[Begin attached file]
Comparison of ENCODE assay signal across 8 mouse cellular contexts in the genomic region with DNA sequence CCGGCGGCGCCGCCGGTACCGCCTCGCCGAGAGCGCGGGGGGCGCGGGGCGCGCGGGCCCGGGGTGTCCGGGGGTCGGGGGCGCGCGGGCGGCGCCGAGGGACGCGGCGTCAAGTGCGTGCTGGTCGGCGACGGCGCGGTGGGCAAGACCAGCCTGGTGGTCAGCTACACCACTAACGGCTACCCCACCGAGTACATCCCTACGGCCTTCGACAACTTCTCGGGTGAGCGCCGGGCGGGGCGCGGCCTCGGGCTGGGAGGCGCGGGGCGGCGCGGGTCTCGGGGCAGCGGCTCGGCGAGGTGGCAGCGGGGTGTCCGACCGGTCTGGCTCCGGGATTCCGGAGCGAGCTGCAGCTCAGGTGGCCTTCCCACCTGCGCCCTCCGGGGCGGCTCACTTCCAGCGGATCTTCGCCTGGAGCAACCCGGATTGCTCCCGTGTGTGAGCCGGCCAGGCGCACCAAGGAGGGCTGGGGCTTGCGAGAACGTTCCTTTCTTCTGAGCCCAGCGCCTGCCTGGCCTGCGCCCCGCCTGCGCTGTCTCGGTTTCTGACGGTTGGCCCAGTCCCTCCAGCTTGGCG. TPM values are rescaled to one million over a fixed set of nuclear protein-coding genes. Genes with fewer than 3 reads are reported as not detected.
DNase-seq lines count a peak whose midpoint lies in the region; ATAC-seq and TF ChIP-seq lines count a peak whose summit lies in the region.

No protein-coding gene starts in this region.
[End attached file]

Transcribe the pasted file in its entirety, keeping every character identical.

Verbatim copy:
Comparison of ENCODE assay signal across 8 mouse cellular contexts in the genomic region with DNA sequence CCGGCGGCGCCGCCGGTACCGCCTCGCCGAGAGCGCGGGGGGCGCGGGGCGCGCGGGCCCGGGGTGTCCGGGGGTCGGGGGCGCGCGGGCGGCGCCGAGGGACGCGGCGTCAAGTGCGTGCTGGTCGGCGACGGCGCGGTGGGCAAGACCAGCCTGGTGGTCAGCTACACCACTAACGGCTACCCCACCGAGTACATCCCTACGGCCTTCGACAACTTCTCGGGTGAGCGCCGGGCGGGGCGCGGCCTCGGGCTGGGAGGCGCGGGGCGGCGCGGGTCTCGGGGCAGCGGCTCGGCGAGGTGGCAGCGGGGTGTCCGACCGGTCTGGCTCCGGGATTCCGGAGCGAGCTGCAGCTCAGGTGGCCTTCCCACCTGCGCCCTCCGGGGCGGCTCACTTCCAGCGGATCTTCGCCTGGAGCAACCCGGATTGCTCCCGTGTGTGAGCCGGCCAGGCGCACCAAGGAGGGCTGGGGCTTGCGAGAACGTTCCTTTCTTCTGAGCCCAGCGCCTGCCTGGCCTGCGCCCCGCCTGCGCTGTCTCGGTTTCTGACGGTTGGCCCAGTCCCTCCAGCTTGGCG. TPM values are rescaled to one million over a fixed set of nuclear protein-coding genes. Genes with fewer than 3 reads are reported as not detected.
DNase-seq lines count a peak whose midpoint lies in the region; ATAC-seq and TF ChIP-seq lines count a peak whose summit lies in the region.

No protein-coding gene starts in this region.